“When you’re at a Stone Poneys game, it’s such a family atmosphere. The camaraderie the team has, Reece just loved it,” Kim said. “He loved pitching, ever since he was 7 years old when he started. The confidence he had on the mound, it was just unlike anyone else. He would dangle his arm and then get ready to pitch.

“He was so focused. Nothing rattled him out there. I loved that aspect for him, but as a mom I was always nervous.”

On Oct. 31, the Stone Poneys honored Johnson’s memory by lighting up St. Cloud Orthopedics Field in Sartell. Other teams around Central Minnesota did the same, including the Farming Flames, Freeport Black Sox, Avon Lakers, Cold Spring Springers, Cold Spring Rockies and Watertown Red Devils. The St. Cloud Rox also lit up Joe Faber Field that night to honor Johnson.

Kim and the rest of the Johnson family joined Stone Poneys players and their families that night to share memories of Johnson. Amann put all twos on the scoreboard to honor Johnson’s No. 22. They also cleared off the pitcher’s mound and put “RJ” wooden initials and 22 candles surrounding it.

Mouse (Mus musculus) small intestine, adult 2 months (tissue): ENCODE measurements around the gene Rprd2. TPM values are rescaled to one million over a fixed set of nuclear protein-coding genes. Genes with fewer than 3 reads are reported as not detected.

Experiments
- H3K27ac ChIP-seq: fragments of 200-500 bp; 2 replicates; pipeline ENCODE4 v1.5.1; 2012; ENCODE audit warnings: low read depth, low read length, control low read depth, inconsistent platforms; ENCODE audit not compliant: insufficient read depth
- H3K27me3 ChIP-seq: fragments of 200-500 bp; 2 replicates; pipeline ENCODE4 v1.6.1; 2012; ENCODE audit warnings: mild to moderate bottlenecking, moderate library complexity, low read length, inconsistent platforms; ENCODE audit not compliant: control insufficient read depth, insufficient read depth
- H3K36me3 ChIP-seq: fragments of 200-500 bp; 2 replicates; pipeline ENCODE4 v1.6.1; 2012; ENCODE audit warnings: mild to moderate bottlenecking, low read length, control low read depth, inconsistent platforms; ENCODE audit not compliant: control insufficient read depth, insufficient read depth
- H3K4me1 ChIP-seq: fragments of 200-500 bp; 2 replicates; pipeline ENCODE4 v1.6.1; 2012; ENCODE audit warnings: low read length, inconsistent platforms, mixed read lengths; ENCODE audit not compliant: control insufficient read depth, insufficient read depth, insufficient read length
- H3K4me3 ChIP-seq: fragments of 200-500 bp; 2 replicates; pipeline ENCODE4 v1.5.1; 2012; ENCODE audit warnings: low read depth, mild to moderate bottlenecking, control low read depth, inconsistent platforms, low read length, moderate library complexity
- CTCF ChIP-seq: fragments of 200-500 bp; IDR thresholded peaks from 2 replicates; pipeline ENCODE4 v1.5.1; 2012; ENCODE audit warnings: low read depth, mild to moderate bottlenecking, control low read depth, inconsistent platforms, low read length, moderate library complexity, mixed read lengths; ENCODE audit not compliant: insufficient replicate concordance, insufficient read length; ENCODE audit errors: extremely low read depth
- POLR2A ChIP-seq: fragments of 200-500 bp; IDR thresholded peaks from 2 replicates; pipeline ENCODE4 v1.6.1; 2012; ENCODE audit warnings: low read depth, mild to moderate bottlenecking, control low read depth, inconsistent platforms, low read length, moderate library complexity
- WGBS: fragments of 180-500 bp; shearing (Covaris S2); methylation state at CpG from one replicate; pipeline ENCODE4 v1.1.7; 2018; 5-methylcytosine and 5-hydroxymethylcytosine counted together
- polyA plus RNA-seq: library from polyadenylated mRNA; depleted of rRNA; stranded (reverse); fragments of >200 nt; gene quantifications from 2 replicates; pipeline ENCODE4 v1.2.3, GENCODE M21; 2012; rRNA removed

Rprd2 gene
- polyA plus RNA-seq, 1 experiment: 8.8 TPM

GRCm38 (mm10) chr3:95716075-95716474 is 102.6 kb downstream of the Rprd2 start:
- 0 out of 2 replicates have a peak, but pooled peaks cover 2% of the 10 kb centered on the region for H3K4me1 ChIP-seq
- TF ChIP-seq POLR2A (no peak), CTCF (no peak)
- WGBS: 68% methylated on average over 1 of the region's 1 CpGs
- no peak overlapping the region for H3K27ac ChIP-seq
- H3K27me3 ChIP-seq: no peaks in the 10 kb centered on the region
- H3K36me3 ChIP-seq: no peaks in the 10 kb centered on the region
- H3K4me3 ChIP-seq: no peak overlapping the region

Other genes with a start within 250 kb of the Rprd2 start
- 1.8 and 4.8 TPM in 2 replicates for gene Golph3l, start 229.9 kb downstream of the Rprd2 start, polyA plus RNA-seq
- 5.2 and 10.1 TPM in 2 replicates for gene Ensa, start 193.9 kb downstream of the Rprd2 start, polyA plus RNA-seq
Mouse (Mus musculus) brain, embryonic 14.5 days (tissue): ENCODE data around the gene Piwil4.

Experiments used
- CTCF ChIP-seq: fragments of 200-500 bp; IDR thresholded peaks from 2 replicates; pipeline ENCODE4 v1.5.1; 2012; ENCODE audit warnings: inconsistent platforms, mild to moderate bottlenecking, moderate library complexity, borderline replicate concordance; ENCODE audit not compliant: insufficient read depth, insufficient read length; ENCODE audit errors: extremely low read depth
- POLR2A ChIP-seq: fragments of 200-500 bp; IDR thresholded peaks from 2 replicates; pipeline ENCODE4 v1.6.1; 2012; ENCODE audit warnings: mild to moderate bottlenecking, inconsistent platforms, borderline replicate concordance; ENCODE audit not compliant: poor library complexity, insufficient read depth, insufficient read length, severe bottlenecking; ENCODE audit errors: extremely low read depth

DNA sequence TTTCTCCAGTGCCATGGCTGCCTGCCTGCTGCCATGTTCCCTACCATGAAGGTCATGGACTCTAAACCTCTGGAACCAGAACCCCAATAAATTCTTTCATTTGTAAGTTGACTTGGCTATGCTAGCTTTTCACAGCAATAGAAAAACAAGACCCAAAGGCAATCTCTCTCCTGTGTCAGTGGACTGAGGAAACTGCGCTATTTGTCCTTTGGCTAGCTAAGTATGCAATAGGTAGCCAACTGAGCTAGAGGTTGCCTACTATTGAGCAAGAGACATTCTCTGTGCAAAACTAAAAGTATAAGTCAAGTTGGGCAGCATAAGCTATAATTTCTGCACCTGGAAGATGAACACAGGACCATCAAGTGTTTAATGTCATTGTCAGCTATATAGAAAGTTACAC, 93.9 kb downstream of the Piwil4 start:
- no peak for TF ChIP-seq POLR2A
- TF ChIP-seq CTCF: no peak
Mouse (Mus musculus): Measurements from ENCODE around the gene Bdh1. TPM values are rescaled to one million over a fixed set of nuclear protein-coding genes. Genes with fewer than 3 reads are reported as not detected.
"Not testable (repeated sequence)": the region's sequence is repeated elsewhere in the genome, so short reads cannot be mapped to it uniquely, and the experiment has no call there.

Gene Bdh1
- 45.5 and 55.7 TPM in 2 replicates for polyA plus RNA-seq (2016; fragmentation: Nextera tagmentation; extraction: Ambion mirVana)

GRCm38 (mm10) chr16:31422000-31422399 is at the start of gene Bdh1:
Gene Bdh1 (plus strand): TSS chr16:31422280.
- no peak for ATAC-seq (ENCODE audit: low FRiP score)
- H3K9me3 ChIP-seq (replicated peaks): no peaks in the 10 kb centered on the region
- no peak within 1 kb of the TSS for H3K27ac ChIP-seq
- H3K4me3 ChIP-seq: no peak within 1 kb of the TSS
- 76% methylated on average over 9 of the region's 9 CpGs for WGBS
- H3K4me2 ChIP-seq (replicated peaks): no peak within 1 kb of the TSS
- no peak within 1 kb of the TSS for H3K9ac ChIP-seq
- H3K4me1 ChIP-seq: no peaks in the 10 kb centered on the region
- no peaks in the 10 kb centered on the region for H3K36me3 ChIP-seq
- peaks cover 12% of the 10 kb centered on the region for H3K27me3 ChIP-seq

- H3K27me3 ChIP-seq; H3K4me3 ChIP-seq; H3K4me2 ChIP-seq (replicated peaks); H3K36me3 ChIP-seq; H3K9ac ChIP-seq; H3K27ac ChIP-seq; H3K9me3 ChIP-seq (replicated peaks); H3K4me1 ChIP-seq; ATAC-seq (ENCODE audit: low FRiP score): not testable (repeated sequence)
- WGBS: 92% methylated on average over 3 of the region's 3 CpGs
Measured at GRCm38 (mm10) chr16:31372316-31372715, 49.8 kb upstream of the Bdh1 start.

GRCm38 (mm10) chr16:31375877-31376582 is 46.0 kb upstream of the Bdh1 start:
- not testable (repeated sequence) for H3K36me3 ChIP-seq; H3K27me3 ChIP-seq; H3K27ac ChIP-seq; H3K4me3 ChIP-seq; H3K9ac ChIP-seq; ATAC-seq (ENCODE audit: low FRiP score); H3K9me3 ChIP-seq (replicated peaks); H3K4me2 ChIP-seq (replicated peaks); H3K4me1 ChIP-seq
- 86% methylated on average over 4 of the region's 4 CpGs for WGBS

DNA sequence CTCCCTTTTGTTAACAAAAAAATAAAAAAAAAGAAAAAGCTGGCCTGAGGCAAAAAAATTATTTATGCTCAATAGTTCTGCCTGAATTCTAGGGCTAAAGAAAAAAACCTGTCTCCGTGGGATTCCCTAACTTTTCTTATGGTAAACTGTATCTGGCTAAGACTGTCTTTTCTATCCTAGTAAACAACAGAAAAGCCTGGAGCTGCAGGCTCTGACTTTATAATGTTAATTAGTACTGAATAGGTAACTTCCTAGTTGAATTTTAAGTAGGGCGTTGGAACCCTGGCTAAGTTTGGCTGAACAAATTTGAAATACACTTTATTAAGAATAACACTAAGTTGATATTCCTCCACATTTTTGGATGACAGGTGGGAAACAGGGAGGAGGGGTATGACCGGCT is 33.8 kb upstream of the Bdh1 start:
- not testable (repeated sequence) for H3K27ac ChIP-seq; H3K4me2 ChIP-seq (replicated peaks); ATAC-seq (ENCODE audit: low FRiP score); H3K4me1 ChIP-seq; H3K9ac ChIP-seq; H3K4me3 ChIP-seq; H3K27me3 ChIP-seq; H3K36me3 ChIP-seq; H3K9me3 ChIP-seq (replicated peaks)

“It was amazing,” Kim said. “We drove up and the scoreboard was lit up with the number two. They had his name on the scoreboard. We started a fire and sat around telling stories. They really honored him and we felt the love that night. We knew they were all hurting, too.”

Amann was in Arizona when he found out the news of Johnson’s death. He’s taking what happened hard — understandably so — and wishes he could have done something different to help Johnson.

“That’s all I’ve been doing the past three weeks is thinking ‘did I miss something?’ It’s still fresh because I saw him four weeks ago at our season-end party and he was running around with the players’ kids, being a goofball and having a good time,” Amann said.

“There’s going to be a hole in our team moving forward. We loved Reece. He’s gone, but we’ll never forget him.”

Check out additional content below